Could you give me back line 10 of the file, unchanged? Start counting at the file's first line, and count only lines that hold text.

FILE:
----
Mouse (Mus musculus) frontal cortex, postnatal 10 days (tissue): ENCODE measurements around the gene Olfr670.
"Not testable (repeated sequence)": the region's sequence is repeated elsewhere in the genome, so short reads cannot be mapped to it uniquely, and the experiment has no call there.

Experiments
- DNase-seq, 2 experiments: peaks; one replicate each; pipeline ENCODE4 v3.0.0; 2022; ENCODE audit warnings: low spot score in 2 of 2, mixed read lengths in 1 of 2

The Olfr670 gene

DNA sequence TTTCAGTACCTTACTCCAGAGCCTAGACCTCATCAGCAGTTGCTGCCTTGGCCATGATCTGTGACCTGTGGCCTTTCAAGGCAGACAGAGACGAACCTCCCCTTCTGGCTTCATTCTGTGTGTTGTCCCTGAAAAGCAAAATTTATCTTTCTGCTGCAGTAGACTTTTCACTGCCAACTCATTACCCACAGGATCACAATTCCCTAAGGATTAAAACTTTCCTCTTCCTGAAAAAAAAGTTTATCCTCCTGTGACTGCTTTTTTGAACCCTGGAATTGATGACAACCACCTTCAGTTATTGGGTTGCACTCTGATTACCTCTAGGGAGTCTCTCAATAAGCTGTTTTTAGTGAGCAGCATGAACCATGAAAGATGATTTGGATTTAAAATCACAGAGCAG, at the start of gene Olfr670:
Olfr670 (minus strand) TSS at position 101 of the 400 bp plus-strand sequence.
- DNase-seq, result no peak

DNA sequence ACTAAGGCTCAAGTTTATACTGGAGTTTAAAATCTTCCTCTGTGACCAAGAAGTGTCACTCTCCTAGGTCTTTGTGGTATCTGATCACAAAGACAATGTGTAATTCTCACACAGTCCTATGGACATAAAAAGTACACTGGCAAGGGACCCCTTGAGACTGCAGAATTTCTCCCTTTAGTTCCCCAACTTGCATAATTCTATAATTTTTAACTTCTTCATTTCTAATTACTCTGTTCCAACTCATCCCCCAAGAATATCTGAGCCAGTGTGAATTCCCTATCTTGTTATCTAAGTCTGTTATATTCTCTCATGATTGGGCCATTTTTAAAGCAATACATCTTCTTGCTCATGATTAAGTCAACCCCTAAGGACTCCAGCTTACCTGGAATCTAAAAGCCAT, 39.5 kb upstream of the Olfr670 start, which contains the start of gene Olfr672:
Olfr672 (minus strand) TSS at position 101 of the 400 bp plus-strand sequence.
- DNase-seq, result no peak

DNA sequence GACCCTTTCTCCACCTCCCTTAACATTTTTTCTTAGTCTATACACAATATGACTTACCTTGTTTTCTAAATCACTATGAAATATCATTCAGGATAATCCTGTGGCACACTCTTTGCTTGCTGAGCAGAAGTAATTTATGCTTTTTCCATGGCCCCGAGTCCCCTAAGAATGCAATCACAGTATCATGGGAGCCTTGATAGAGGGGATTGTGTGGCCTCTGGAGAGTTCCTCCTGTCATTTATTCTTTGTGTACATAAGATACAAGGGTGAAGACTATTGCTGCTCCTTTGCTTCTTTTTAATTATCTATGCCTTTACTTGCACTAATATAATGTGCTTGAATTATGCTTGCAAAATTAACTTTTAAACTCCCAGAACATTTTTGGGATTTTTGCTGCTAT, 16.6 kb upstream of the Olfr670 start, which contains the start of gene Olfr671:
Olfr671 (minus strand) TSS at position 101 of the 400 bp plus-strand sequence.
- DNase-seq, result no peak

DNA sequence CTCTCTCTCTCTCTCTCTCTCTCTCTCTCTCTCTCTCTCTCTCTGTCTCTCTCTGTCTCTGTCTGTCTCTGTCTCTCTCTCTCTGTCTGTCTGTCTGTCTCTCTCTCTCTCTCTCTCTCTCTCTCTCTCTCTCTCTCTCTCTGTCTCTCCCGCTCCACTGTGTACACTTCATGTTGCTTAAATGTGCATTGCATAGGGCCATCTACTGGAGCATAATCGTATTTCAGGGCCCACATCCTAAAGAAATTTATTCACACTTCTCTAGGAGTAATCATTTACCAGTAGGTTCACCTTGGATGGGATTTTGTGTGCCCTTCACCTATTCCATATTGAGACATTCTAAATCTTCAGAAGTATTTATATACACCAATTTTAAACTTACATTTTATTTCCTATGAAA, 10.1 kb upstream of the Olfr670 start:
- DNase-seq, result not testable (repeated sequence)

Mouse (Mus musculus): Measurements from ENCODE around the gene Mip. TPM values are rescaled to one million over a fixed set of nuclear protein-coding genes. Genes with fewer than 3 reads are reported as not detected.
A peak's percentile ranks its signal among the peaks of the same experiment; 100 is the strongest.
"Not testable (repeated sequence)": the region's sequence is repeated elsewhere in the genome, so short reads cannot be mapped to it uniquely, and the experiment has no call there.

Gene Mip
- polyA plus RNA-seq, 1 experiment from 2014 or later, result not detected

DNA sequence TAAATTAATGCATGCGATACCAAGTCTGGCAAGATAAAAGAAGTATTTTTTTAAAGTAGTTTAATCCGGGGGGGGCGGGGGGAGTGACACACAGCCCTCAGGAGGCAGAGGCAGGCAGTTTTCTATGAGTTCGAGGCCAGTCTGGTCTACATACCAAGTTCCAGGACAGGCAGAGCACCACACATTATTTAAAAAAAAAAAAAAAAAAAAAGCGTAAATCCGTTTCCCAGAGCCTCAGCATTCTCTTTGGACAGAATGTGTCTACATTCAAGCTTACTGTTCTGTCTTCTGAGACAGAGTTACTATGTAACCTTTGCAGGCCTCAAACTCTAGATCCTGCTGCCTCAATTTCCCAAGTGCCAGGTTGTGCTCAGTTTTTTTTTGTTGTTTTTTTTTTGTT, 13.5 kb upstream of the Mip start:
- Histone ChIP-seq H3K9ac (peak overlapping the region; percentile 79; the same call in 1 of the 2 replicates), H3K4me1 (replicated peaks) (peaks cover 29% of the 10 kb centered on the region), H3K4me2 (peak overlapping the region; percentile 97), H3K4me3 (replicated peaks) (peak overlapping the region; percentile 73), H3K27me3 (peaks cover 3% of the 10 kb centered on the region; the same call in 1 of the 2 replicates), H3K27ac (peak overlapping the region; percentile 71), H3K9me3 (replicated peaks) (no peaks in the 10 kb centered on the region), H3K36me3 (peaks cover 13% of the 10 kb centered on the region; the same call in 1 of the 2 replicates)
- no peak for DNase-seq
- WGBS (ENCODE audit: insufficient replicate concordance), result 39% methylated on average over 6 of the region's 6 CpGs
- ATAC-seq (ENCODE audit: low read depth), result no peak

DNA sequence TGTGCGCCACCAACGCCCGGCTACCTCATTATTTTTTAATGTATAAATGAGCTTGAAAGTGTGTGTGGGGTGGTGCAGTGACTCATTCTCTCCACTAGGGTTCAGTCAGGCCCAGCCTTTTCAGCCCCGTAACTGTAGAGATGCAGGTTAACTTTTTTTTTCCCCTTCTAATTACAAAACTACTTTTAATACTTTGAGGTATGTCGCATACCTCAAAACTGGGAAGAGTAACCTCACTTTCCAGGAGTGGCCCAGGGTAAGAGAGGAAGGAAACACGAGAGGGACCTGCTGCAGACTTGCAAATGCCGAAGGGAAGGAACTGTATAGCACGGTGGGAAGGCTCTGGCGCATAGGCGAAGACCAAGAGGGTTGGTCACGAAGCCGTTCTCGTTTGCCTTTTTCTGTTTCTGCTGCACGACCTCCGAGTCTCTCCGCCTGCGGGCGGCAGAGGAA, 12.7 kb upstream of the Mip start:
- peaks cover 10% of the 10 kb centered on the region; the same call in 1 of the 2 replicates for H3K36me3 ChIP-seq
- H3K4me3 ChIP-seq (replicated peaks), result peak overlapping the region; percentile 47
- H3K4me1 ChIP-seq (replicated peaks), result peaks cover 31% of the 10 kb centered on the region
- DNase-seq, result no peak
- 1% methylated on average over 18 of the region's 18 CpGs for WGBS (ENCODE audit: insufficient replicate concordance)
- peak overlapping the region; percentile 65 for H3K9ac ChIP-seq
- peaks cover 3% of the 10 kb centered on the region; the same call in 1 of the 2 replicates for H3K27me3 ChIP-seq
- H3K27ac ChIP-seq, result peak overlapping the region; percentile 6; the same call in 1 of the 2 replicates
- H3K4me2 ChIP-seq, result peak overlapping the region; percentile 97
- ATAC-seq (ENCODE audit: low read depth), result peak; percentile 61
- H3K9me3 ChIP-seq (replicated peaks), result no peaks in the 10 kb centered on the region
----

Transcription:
Olfr672 (minus strand) TSS at position 101 of the 400 bp plus-strand sequence.